2024 fantasy football position preview: Running back

todayJune 25, 2024 12

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  • moody eric

    Eric Moody, ESPNJun 19, 2024, 07:45 AM ET


      Former manager at a Fortune 100 financial services company, now living my dream creating fantasy and sports betting content about the NFL, NBA, and WNBA for ESPN.

Once upon a time, NFL offenses relied heavily on running backs, much like how cars needed gasoline. But times have changed and we now have hybrid cars, pass-happy NFL offenses and backfield committees. Last season, only four running backs that played at least 10 games saw 20 or more touches per game, a stark contrast to previous decades. Back in 2013, it was eight, and in 2003, it was 17 (seven of which averaged 25-plus touches). The game has shifted gears and, if it hasn’t already, so should your fantasy draft strategy. While snagging an every-down back at the top of the draft is still a win, it’s no longer the norm for running backs to dominate the early rounds.

At one end of the fantasy football drafting spectrum, you’ve got your “robust RB” fans, who load up on running backs early. At the other end, you’ve got the “zero RB” crew, who accumulate wide receivers and tight ends early and often.

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Both strategies have their success stories. Last season’s ADP data backs this up. “Robust RB” drafters point to running backs like Christian McCaffrey (RB1 in fantasy points), Travis Etienne Jr. (RB3), Joe Mixon (RB6) and Derrick Henry (RB8) as shining stars from the early rounds. However, there were also backs drafted early who fizzled out and underperformed, like Najee Harris (RB23), Austin Ekeler (RB26) and Josh Jacobs (RB28). On the flip side, the “zero RB” believers highlight the likes of Raheem Mostert (RB5), Kyren Williams (RB7) and David Montgomery (RB17), who soared above expectations after being selected in the latter half of drafts.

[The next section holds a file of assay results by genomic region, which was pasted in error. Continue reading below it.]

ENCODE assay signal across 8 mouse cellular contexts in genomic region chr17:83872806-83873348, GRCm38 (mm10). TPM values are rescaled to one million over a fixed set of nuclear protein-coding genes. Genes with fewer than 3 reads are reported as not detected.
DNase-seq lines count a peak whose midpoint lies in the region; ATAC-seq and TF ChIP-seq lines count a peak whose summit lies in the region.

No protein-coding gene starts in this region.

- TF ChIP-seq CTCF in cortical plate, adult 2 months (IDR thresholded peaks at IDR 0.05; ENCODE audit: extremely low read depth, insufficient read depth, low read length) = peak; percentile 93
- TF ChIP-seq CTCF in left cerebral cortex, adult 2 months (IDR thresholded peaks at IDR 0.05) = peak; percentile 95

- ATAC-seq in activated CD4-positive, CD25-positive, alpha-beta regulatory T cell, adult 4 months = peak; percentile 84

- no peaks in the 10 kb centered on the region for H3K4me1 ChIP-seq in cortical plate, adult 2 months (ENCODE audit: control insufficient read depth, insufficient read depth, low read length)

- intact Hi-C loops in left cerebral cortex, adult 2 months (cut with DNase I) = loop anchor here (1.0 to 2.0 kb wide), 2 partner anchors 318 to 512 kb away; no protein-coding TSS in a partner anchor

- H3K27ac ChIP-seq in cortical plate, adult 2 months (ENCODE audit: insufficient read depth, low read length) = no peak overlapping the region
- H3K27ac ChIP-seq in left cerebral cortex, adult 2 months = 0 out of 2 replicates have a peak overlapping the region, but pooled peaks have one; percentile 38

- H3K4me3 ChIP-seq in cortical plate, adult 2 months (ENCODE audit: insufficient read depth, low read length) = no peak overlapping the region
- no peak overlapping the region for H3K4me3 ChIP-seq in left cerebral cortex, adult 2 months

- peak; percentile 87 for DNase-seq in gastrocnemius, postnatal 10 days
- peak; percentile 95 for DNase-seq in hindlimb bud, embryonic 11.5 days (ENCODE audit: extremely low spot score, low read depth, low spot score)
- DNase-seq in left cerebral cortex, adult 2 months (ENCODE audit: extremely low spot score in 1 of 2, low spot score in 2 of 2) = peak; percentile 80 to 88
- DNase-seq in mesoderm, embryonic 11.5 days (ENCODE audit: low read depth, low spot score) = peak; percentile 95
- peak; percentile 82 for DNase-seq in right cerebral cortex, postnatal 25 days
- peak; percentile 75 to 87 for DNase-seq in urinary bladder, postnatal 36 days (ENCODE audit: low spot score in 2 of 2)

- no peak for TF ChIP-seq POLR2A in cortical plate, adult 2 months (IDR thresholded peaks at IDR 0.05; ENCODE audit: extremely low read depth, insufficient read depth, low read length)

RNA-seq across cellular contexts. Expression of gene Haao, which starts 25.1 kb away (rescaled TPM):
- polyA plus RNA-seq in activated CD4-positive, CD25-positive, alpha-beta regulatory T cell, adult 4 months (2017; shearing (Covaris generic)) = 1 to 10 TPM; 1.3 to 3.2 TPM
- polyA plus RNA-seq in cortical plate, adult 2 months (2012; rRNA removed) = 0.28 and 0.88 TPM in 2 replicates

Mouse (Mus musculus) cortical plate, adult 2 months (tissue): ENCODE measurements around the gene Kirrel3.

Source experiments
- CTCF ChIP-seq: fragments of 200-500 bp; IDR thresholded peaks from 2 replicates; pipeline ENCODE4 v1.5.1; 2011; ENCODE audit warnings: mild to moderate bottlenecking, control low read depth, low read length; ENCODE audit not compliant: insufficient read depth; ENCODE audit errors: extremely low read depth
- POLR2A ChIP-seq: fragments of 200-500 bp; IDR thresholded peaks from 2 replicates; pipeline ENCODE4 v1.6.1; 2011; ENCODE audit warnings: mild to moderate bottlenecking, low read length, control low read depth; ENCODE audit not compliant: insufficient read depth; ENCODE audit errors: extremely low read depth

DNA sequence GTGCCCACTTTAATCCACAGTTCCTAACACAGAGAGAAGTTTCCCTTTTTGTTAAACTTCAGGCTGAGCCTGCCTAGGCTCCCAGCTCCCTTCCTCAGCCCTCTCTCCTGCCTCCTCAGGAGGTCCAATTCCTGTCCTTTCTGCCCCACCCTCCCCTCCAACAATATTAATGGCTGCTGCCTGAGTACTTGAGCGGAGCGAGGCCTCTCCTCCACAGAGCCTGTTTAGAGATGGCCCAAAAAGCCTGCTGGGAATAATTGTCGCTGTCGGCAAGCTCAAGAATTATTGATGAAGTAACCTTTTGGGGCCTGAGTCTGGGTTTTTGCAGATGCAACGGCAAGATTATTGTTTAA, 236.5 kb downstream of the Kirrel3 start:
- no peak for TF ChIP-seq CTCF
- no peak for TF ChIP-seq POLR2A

Whether you employ one of these two approaches or something in between, don’t sleep on the mid-tier running backs — those in timeshares or backups in good offenses — that may not get 200 rushing attempts, but are still valuable additions to your fantasy team. It’s all about value, folks. So, relax, let the draft unfold and trust your instincts, as you unearth some gems at the position in the middle rounds.

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So, what about endgame roster strategy? You’ve locked in your starters and built up some depth, but what about those final few roster spots? Think upside. Consider drafting a rookie with potential or a veteran returning from injury, even if they are buried on the depth chart. If there is an obvious backup to one of your starting backs — or the backup to someone else’s early-round RB — this is the time to pounce. Sleepers come in all shapes and sizes, so cast a wide net. You want players who, given the right circumstances, could become start-worthy. When in doubt at this stage of the draft, prioritize talent over expected playing time. It’s all about maximizing your chances to strike gold.

So, when you’re drafting your fantasy team, make sure to prioritize grabbing one of the top running backs early on, ideally within the first two rounds. But hey, don’t panic if you can’t snag one right away. Depth is key, so aim to have at least two solid running backs by the sixth round. By the time you’re done drafting, plan to have five to seven backs on your roster: five or six, if your top two backs are every-week NFL starters, seven if you didn’t prioritize the position and require less depth at other positions.

Written by: Ag Entertainment

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